Uncharted 2: Among Thieves
Uncharted 2 is a supremely confident game, and rightfully so. Naughty Dog know they have something remarkable on their hands and are keen to emphasise its best aspects; whether it be in the immaculate cut scenes, breathtaking action sequences or just wandering around, marvelling at the scenery and hitherto unseen presentation and production levels. Naughty Dog really really know their stuff, and Among Thieves could easily be the poster-child for games leading movies, not the other way around.
Among Thieves is unquestionably one of the most alluring and exciting titles to have ever graced a gaming platform. Protagonist Nathan Drake again takes us on a globe-trotting action packed matinee adventure with a partly-factual-but-mostly-nonsensical premise armed with all manner of weapons and an army of quips. Naughty Dog know it’s a damn fine looking game, and they know that they can design some stunning levels and set-pieces, pushing Among Thieves to the fore in terms of visuals and technology, representing one of the finest games the PS3 has yet housed.
“Among Thieves is unquestionably one of the most alluring and exciting titles to have ever graced a gaming platform”Drake’s second outing represents an increased maturity in the developer’s level design. The cracks which showed in the transition between the first game’s platforming/combat was a little unsubtle and jarring, and this has been addressed with much more fluid and fluent level design often requiring deft balancing of the two gameplay elements to proceed. Often Drake has to shake things up by mixing the two, and overall the meshing of the individual gameplay aspects is much smoother. Further, the platforming and climbing feel improved, due to environments feeling more naturalistic and convincing in their design. The route forward is always still clear and it’s nowhere near as effective as Assassin’s Creed, but at least efforts have been made to make it appear somewhat less one-track.
Among Thieves can comfortably boast some of the most exciting and invigorating level design ever. There’s a mixture of giddy euphoric rush and visual awe from some of the levels, such as being chased across Nepalese rooftops by a helicopter gunship, clambering up the side of a Himalayan mountain amid a precarious burning wreckage or – our particular favourite – having an intense gunfight along a speeding locomotive, which ranks up there with Goldeneye as the best gaming level based on a train. The game keeps up impeccable levels of entertainment across its ten hours or so, but wisely balances the more intense action with quieter sections. Veterans of the original Uncharted would be wise to play through it on Hard, for a stern challenge that’s perfectly balanced with regular checkpointing.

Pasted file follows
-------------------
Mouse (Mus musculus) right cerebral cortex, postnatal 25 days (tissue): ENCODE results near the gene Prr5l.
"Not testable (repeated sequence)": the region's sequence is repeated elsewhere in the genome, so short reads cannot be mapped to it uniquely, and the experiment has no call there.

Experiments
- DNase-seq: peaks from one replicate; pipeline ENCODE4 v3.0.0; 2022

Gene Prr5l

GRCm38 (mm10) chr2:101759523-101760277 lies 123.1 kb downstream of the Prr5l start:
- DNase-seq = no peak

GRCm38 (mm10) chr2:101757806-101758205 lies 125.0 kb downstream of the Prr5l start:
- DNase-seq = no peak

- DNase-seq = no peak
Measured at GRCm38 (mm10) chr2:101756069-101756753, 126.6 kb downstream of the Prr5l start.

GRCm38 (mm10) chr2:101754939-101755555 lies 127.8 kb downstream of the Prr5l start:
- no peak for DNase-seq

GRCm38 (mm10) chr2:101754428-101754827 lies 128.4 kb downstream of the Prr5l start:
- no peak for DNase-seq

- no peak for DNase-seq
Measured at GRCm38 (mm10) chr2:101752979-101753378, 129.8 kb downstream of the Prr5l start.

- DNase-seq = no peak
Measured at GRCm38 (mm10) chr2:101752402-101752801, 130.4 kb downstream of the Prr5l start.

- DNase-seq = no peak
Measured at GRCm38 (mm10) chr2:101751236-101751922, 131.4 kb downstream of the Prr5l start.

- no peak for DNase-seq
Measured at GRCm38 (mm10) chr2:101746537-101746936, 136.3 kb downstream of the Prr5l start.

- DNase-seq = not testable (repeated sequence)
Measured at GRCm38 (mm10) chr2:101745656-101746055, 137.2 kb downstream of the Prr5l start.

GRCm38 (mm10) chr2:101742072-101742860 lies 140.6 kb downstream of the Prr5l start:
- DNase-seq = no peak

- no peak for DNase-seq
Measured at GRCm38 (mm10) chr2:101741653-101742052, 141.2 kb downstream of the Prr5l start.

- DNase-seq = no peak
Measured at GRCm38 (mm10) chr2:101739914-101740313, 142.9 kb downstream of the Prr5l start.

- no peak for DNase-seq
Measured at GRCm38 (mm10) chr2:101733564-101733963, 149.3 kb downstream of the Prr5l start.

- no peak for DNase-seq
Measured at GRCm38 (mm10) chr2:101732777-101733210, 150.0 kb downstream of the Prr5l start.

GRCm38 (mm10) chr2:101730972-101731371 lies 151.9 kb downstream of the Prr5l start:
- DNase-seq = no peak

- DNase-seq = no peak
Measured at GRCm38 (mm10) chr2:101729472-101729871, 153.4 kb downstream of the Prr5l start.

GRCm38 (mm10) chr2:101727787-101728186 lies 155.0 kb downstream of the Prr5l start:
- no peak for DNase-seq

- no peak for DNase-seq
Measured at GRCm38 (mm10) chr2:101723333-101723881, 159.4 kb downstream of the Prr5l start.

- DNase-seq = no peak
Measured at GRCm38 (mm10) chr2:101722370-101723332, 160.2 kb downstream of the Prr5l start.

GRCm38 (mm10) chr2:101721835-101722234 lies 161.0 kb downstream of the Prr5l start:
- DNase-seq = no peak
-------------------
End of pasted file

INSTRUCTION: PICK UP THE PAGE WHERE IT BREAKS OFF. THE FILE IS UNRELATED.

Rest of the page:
Puzzles are more impressive and grand than previously, being of larger scale and often feel like they have more of an impact on the level itself, as opposed to merely opening a door. Drake still uses his journal for hints and there’s still too much rotating of levers or positioning of objects, but overall they comfortably sit alongside the rest of the game, and crucially break up the pacing of the constant combat or platforming. Naughty Dog have wisely seen fit not to mess with neither the cover/shoot mechanic nor the controls. Compared to other third- and first-person shooters it initially feels a little spongy and loose, but it’s enjoyable and so easy to play that after a few minutes anyone will soon adjust to the particulars. The guns feel brutal and powerful (the pistol is still ever-reliable), the characters snap to cover mostly without issue and Drake still has a line in simple, brutal and pleasing melee take-downs. Nothing like a swift scissor kick to the face to drop an opponent.
This time, the plot will take Drake and co. on a trip around the world, from locations as diverse as perilous cliffs and abandoned civilisations in the Himalayas, to war-stricken Nepal. They are seeking the lost city of Shambhala, which is linked to a mysteriously undocumented voyage by legendary Venetian seafarer Marco Polo – whether Polo discovered the city, and what lies there remains to be seen, but needless to say it’s another action-packed adventure that is more or less on par with the original. The jet-setting allows for a much more diverse range of environments, and level designs are of high quality while the pace is constantly flipped with flashbacks, stealth sections (more on this later), and good old firefights.